10 underappreciated anime openings

In the early 90’s, this visual alone kept Kleenex afloat for decades

In the early 90’s, this visual alone kept Kleenex afloat for decades

Any anime enthusiast will tell you, “Only cowards skip the opening”. While I appreciate their enthusiasm, it’s crystal clear there are plenty of titles you’d be forgiven if you missed entirely. I mean let’s be fair, you only need to watch Ergo Proxy’s deeply depressing intro sequence once before you have to start resisting the urge to slit your wrists with a blunt spoon. After a few episodes it wasn’t long before I was hitting skip on my remote control so I could begin feverishly tucking into the (equally) depressing action.

 But for every terrible opening (Ghost in the Shell: Stand alone complex S1 I’m looking at you) there are an equal number of sequences and songs that will stick with the audience forever. In all honesty there are far too many to name and the ten I’ve chosen here represent just a sliver of these.

These are however noteworthy to highlight, because in my mind at least, they represent the often overlooked art of the anime intro: they build our anticipation, they give us visuals that aren’t simply ripped from the show itself and the songs are so infectious we find ourselves humming them under our breath as we put on the washing, do the dishes or buy groceries.

So here they are, ten underappreciated ‘unskippables’. New and old gems that help define the humble art of anime openings:

Genesis Climber Mospeada

Robotech fans will instantly recognize some of the visuals at play here. Yes, the animation used in series 3 of Robotech was ripped directly from Genesis Climber Mospeada. But as the opening intro shows us, more than just visual elements managed to worm their way into Robotech’s overall narrative. The opening theme song, titled ‘Ushinawareta Yume o Motomete’, also seems to have passed on the ‘Lonely Soldier Boy’ theme to Robotech’s third series singer Michael Bradley [Yellow Dancer].

In all, I love this sequence so much. The song is so deeply guttural and  the action sequences set us up for what is about to rain down on us like a monsoon; a vast space opera that’s both huge in scope and promises liberal use of giant transformable robots. Oh boy, that’s the stuff. Just shoot this directly into my veins.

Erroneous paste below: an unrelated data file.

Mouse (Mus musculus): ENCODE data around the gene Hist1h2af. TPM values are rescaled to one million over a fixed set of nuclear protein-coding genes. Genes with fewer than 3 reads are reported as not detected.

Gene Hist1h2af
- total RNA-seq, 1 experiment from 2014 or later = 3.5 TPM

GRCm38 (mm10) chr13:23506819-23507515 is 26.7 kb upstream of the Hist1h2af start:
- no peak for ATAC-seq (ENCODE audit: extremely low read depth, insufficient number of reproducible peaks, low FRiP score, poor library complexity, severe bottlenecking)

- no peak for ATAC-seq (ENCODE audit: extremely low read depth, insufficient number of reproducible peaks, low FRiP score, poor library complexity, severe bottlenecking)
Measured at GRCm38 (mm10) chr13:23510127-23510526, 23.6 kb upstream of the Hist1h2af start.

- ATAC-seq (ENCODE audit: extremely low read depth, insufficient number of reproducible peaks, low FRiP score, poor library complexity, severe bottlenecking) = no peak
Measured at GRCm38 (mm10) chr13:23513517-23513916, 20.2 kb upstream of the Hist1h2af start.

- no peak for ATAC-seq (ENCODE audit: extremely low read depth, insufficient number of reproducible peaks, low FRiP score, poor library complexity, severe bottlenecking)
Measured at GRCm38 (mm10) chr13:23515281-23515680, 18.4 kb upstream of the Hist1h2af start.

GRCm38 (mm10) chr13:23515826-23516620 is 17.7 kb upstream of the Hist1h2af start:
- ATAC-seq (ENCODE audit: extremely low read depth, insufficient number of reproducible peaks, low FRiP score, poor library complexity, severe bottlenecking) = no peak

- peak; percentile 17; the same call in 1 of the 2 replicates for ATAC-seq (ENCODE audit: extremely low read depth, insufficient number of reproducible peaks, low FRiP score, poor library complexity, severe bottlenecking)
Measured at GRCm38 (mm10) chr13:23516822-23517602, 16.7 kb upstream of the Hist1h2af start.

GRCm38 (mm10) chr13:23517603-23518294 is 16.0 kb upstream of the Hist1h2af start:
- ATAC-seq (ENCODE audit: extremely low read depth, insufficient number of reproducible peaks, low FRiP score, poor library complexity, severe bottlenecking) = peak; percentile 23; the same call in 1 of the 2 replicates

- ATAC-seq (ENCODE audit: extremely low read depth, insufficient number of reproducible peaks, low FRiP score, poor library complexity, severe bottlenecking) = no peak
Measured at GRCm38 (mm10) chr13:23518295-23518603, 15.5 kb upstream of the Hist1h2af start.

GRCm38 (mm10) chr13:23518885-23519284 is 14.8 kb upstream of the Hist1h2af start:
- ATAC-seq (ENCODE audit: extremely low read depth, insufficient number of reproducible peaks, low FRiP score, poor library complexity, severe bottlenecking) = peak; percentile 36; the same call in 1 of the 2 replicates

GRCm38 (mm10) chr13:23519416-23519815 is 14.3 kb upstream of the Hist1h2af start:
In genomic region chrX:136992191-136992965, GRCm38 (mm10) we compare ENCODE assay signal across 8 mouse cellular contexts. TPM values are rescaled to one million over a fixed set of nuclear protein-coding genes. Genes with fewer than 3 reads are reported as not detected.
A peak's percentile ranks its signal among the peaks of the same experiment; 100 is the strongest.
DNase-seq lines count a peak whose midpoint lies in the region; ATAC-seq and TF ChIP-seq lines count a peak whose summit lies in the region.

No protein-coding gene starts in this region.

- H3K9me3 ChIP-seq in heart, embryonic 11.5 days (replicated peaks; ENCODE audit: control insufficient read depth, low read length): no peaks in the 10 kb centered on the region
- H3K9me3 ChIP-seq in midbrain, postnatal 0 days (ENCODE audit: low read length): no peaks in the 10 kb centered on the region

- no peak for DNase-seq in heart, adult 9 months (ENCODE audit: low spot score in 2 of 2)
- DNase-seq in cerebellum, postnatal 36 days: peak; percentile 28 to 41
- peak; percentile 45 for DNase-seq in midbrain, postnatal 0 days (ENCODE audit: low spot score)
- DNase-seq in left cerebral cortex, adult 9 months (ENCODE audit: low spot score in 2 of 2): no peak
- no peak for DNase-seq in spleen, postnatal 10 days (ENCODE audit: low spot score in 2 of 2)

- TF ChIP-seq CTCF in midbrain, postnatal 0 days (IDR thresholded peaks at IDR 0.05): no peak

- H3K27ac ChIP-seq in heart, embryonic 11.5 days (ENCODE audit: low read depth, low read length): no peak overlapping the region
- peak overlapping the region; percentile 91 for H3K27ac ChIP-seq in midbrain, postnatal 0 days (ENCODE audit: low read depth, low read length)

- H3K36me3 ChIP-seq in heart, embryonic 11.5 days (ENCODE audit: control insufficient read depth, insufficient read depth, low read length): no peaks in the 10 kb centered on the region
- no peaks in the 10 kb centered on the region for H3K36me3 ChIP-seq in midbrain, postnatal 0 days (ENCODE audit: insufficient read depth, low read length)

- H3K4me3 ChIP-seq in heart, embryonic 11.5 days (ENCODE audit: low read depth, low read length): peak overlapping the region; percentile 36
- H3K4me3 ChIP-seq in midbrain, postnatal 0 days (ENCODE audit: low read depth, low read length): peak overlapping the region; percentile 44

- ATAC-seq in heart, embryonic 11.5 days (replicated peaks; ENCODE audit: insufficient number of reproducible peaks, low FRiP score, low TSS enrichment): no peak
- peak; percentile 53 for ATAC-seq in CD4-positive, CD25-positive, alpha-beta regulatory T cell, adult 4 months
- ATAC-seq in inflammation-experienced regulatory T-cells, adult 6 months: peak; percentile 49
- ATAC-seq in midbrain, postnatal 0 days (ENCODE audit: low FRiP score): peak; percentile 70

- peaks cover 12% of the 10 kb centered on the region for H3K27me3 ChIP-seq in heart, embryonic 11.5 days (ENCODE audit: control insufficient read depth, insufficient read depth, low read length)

Dominion Tank Police

Skipping over the woeful, and I mean woeful attempt at an English language opening for this series, I can’t think of an opening sequence that better sums up 80’s anime than this one. At the time this song probably sounded very modern (it was 1988 after all) and while it’s clear it’s now a little dated, there’s still some underlying quality that I can’t put my finger on that makes this an unskippable intro.  Perhaps it’s my affinity for short red haired protagonists (Patlabor gets a few mentions in this list too), but this intro is noteworthy for embodying the phrase “does what it says on the tin”. Let’s run through the checklist: Good guys, bad guys, fast moving tanks, cat ladies in bikinis and loads of action. Check.

Plus, that opening sequence of Leona spinning around in silhouette and firing her pistol is undeniably awesome. If only the same could be said for the OVA as a whole however. Yeesh.

Mob Psycho 100 S1

This isn’t just going to be a nostalgic tip through classic 80’s and 90’s anime, I honestly believe that even some of our most recent series have given us instantly classic openings that aren’t given the shine they truly deserve. Mob Psycho 100 season 1 is no exception.

While the season 2 intro definitely upped the ante in regards to action, the Mob Choir’s song ‘99’ used in the first series OP really paints a better picture of what you’re going to get once you sit down and take it all in. The countdown in both the song and the show itself genuinely sets the mise-en-scene and prepares you for the absolute bonkers ride you’re about to embark on.

Mob Psycho 100 is chaotic, gnarly and ultimately leads into a fantastic crescendo featuring Mob’s power and abilities. I can’t think of a better song and set of visuals that better explains this premise.

Patlabor Mobile Police (TV)

Sigh. 100% unskippable. I don’t care if it’s my first or 100th viewing, it’s guaranteed I’ll be screaming “SO NEVER CRY!” at the top of my lungs the moment the song hits its crescendo and we see Goto and Shinobu-San bouncing across the screen.